• (2008) Egan, S; Thomas, Torsten; Kjelleberg, S
    Journal Article
    Marine sessile eukaryotic hosts provide a unique surface for microbial colonisation. Chemically mediated interactions between the host and colonising microorganisms, interactions between microorganisms in the biofilm community and surface-specific physical and chemical conditions impact differently on the diversity and function of surface-associated microbial assemblages compared with those in planktonic systems. Understanding the diversity and ecology of surface-associated microbial communities will greatly contribute to the discovery of next-generation, bioactive compounds. On the basis of recent conceptual and technological advances insights into the microbiology of marine living surfaces are improving and novel bioactives, including those previously ascribed as host derived, are now revealed to be produced by members of the surface-associated microbial community.

  • (2008) Thomas, Torsten; Evans, FF; Schleheck, D; Mai-Prochnow, A; Burke, C; Penesyan, A; Dalisay, DS; Stelzer-Braid, S; Saunders, N; Johnson, J; Ferriera, S; Kjelleberg, S; Egan, S
    Journal Article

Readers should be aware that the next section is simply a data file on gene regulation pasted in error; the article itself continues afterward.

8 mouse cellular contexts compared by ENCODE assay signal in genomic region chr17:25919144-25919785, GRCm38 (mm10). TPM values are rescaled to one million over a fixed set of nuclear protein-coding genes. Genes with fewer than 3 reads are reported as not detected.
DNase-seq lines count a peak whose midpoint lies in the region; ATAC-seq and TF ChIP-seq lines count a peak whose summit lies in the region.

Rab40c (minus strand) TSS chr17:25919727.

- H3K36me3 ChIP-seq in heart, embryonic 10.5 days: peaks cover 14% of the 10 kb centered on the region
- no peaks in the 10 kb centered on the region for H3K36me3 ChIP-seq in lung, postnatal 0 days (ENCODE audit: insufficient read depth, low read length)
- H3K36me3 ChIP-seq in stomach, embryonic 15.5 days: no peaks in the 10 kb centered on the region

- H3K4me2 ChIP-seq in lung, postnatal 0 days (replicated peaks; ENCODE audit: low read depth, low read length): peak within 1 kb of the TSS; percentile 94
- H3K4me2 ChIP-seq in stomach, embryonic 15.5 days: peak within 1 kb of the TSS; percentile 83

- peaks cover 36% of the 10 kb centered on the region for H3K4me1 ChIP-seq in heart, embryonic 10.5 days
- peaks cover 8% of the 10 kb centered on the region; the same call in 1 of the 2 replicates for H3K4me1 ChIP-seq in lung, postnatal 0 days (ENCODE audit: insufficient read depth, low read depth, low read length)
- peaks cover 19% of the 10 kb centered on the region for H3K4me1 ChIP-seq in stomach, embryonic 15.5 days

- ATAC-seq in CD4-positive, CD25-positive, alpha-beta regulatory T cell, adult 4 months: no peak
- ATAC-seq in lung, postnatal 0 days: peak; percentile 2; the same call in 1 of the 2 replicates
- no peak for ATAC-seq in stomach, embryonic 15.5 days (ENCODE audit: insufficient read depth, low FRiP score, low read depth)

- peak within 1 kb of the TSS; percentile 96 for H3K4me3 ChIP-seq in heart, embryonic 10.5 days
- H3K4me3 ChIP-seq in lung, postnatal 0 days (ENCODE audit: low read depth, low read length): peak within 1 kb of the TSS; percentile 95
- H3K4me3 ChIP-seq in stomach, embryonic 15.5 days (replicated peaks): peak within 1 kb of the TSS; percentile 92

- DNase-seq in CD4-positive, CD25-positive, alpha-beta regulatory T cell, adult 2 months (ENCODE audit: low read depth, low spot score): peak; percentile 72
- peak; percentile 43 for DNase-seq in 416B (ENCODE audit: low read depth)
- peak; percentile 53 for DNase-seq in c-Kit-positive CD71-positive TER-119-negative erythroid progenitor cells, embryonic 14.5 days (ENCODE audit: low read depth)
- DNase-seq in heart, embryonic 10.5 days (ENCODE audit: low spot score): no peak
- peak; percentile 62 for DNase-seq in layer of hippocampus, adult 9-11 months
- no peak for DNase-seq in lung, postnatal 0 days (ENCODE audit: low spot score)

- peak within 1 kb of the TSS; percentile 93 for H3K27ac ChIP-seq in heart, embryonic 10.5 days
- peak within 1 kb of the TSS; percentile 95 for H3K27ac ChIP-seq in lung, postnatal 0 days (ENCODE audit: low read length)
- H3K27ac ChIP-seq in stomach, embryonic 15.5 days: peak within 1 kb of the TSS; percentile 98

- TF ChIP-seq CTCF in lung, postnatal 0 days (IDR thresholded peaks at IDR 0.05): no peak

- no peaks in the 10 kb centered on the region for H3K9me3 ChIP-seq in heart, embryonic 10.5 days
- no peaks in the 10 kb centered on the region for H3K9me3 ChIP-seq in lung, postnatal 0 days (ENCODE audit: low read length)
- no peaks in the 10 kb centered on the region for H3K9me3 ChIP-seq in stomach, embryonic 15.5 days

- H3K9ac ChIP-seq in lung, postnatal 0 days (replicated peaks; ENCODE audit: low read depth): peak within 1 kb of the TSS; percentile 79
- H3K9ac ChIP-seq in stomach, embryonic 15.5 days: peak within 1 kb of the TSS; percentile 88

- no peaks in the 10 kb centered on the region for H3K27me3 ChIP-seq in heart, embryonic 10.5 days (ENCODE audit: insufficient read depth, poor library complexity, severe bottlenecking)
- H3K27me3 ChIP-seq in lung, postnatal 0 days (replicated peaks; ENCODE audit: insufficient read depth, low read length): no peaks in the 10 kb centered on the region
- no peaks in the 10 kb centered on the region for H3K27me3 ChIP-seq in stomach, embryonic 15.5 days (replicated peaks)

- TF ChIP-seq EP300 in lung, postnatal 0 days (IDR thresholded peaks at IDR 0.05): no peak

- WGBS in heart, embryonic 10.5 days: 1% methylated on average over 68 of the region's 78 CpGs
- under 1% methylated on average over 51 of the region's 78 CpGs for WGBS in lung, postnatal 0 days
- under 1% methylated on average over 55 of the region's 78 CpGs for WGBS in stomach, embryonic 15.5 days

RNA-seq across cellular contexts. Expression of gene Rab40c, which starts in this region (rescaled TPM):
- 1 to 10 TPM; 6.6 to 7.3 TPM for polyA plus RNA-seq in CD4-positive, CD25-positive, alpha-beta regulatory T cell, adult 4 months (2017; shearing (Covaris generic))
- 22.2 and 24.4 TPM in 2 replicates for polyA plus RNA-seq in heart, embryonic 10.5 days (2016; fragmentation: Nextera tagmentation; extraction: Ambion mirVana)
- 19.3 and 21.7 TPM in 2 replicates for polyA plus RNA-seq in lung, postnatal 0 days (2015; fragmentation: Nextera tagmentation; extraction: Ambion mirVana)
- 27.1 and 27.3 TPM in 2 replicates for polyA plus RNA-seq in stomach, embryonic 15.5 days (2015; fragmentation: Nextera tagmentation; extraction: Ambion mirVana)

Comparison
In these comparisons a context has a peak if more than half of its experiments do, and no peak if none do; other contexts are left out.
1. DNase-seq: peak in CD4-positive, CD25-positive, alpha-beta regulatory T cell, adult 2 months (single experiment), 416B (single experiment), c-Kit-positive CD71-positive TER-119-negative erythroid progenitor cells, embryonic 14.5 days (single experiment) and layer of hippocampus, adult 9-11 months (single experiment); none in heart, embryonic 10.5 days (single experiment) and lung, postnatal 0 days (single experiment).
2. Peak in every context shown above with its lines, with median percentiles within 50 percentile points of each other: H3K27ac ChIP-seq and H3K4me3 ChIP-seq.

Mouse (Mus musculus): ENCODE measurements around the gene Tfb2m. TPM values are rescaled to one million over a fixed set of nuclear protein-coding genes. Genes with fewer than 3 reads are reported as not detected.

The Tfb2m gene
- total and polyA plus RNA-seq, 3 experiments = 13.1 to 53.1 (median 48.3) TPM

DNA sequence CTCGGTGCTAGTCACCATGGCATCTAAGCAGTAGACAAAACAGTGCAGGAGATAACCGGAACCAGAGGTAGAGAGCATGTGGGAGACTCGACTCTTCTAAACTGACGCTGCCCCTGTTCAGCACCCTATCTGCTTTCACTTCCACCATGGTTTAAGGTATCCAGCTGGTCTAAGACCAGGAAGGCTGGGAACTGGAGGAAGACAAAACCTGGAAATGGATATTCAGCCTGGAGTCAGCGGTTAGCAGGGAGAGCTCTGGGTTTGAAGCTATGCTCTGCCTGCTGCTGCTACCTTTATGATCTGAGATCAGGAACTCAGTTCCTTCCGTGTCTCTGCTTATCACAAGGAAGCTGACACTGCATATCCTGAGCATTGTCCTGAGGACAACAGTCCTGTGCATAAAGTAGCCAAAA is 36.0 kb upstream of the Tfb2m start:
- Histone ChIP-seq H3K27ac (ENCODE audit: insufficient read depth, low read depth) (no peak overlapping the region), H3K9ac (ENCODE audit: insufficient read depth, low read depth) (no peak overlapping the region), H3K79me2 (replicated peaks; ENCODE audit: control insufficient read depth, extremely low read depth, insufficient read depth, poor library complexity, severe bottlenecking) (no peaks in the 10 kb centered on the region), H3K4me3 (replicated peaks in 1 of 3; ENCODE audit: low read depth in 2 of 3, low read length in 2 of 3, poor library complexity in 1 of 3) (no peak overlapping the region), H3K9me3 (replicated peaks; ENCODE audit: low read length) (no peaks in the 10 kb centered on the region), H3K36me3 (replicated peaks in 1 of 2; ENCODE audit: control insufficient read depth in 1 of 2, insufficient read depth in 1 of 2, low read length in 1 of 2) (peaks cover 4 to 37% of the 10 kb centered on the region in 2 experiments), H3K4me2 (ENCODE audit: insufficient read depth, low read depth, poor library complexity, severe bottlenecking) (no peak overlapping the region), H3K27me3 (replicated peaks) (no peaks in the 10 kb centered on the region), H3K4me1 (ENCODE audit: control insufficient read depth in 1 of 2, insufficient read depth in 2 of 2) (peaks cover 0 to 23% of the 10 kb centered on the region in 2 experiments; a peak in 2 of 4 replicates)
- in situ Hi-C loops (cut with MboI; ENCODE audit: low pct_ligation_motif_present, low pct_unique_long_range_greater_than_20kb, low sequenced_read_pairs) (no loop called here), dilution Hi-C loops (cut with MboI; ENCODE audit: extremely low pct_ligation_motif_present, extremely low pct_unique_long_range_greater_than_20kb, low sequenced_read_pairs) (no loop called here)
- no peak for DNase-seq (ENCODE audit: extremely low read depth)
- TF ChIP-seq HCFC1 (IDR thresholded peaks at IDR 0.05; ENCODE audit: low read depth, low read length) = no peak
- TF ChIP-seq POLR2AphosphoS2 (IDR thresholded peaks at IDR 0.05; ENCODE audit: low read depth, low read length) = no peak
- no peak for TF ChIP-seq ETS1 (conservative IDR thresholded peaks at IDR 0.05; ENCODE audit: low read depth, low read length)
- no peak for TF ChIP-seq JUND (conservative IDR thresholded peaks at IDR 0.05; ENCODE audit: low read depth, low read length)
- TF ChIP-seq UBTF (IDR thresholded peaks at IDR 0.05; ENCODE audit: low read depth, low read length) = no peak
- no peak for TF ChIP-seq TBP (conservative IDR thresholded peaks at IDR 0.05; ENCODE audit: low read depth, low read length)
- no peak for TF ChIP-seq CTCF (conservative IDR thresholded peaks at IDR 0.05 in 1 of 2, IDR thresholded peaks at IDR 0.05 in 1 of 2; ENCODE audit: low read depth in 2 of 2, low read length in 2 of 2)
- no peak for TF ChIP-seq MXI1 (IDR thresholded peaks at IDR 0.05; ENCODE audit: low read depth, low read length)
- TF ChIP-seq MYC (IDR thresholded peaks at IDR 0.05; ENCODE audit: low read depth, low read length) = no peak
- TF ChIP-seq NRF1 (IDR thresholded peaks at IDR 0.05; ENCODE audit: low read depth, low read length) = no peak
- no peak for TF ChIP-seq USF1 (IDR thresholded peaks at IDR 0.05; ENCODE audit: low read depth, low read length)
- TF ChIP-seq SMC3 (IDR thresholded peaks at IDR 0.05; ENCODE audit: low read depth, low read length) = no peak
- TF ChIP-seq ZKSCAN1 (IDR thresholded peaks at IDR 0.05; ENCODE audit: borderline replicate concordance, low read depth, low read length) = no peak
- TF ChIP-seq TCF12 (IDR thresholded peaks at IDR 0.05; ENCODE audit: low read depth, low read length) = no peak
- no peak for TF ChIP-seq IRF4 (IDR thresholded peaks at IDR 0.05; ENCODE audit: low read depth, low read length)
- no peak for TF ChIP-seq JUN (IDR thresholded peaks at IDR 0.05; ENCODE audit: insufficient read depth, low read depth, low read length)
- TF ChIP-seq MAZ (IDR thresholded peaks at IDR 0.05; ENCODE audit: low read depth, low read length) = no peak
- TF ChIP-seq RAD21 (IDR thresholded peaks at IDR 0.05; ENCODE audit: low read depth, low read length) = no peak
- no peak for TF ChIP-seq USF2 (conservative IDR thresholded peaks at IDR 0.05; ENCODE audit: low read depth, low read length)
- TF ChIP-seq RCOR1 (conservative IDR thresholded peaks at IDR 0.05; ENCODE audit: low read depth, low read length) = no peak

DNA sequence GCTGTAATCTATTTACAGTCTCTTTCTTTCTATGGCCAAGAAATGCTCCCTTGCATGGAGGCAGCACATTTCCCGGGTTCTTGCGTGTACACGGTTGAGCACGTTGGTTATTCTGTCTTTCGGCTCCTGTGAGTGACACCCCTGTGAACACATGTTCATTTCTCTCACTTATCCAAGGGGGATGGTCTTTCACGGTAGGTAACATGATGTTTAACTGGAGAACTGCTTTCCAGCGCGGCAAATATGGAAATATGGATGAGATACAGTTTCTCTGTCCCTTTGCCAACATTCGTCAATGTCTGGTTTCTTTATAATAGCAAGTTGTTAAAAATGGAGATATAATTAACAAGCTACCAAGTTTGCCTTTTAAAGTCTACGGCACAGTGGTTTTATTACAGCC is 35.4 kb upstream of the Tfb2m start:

BACKGROUND: Colonisation of sessile eukaryotic host surfaces (e.g. invertebrates and seaweeds) by bacteria is common in the marine environment and is expected to create significant inter-species competition and other interactions. The bacterium Pseudoalteromonas tunicata is a successful competitor on marine surfaces owing primarily to its ability to produce a number of inhibitory molecules. As such P. tunicata has become a model organism for the studies into processes of surface colonisation and eukaryotic host-bacteria interactions. METHODOLOGY/PRINCIPAL FINDINGS: To gain a broader understanding into the adaptation to a surface-associated life-style, we have sequenced and analysed the genome of P. tunicata and compared it to the genomes of closely related strains. We found that the P. tunicata genome contains several genes and gene clusters that are involved in the production of inhibitory compounds against surface competitors and secondary colonisers. Features of P. tunicata's oxidative stress response, iron scavenging and nutrient acquisition show that the organism is well adapted to high-density communities on surfaces. Variation of the P. tunicata genome is suggested by several landmarks of genetic rearrangements and mobile genetic elements (e.g. transposons, CRISPRs, phage). Surface attachment is likely to be mediated by curli, novel pili, a number of extracellular polymers and potentially other unexpected cell surface proteins. The P. tunicata genome also shows a utilisation pattern of extracellular polymers that would avoid a degradation of its recognised hosts, while potentially causing detrimental effects on other host types. In addition, the prevalence of recognised virulence genes suggests that P. tunicata has the potential for pathogenic interactions. CONCLUSIONS/SIGNIFICANCE: The genome analysis has revealed several physiological features that would provide P. tunciata with competitive advantage against other members of the surface-associated community. We have also identified properties that could mediate interactions with surfaces other than its currently recognised hosts. This together with the detection of known virulence genes leads to the hypothesis that P. tunicata maintains a carefully regulated balance between beneficial and detrimental interactions with a range of host surfaces.